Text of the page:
(140b) Impact of Lng Specification on Liquefaction and Import Plants
- Conference: AIChE Spring Meeting and Global Congress on Process Safety
- Year: 2008
- Proceeding: 2008 Spring Meeting & 4th Global Congress on Process Safety
- Group: AIChE / ACS Jointly Co-sponsored Sessions
- Time: Tuesday, April 8, 2008 - 2:20pm-2:40pm
LNG is primarily methane, but in most cases also contains ethane, propane and heavier components. Until recently, potential buyers of LNG had some flexibility in the ranges of natural gas properties they were able to accept. In many cases, the LNG buyer exported electric power and not natural gas, and therefore did not have to meet the needs of natural gas consumers.
But now, new markets are opening up where pipelines to consumers already exist, and the consumers have specifications which lie outside the range of the LNG produced at many locations. The challenge is to understand the requirements of the potential new markets and plan ways to meet the requirements of both the LNG importers and exporters.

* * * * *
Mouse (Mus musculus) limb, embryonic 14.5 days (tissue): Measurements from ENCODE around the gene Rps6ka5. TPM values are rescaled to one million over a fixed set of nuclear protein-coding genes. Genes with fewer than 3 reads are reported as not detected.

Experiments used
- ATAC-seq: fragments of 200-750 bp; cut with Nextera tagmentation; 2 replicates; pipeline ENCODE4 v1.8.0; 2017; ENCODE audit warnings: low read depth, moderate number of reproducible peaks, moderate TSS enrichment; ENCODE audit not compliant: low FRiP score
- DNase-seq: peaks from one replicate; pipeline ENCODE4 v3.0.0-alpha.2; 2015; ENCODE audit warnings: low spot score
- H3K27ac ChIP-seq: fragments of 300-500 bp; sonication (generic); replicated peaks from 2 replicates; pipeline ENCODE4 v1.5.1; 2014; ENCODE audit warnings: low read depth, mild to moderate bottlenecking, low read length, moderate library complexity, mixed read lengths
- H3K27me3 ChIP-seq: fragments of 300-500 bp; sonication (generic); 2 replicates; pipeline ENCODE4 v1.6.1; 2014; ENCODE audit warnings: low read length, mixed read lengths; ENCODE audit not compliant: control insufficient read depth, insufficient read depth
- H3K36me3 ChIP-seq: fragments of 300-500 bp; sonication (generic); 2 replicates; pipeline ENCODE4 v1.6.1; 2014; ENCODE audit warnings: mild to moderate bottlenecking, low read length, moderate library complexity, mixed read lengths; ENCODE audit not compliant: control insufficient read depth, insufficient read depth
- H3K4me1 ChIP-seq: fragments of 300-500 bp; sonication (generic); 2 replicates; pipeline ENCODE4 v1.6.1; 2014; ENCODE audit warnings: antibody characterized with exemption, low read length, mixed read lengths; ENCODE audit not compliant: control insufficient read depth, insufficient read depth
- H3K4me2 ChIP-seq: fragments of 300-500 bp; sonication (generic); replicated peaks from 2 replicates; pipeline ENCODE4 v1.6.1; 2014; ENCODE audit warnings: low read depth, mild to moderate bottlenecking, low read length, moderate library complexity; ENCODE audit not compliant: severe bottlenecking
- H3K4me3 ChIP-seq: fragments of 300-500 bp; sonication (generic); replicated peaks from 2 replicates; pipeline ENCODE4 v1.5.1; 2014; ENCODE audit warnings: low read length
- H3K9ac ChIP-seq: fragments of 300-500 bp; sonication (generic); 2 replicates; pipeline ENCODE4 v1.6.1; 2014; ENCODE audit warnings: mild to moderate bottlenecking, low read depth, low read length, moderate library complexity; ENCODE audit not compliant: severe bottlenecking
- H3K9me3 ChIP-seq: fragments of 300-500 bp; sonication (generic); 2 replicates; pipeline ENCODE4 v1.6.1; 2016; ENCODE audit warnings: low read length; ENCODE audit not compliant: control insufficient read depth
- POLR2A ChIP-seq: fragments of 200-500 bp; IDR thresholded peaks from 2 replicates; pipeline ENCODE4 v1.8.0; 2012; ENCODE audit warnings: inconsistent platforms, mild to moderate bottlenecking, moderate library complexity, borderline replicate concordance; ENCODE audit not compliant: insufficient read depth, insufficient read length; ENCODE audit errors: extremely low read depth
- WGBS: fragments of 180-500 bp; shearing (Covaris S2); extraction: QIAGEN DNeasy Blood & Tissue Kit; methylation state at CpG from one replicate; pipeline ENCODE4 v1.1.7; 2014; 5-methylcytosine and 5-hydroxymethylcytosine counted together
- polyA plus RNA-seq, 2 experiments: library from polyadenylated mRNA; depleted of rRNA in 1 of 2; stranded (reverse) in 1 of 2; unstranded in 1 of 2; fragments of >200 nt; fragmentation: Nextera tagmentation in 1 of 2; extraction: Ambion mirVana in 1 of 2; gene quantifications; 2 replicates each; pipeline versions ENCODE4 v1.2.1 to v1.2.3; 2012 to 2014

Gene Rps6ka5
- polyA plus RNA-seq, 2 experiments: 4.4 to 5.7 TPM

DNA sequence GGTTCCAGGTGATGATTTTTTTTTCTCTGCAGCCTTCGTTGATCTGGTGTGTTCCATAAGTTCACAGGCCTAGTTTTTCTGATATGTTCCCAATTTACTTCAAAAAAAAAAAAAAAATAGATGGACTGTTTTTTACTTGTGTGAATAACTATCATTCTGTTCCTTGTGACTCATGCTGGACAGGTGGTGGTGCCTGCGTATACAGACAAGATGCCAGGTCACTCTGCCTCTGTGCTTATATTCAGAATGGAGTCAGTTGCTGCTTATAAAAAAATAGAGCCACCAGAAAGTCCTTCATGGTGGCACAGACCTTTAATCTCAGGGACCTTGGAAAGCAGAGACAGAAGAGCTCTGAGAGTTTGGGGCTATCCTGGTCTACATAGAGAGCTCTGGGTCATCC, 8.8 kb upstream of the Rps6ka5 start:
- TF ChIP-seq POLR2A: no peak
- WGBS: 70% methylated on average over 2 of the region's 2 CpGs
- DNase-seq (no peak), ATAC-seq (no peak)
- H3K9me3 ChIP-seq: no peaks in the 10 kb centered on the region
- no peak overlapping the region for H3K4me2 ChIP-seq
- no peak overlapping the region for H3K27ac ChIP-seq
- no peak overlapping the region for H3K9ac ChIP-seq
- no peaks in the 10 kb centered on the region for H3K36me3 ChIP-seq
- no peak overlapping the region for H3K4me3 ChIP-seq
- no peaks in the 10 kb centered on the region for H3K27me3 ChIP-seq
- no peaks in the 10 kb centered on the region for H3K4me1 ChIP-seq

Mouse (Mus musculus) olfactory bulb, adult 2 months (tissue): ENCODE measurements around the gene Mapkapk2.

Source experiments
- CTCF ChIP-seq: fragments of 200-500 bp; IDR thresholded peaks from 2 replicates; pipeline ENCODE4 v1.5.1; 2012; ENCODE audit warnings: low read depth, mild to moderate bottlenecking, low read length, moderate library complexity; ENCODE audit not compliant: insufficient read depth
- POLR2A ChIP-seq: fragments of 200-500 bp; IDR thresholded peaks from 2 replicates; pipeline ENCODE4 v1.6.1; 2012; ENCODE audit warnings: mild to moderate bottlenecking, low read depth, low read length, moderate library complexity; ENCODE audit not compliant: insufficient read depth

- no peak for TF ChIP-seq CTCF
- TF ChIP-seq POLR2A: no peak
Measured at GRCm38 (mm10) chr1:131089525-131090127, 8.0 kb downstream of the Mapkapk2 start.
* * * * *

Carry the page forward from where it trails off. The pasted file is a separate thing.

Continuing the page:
To that end, it is useful to review the natural gas specifications of current consumers and those expected in the near future, such as North America and others. These specifications are compared to those of LNG being produced, and the options and problems for conditioning the natural gas on either end of the LNG trade are explored in detail.
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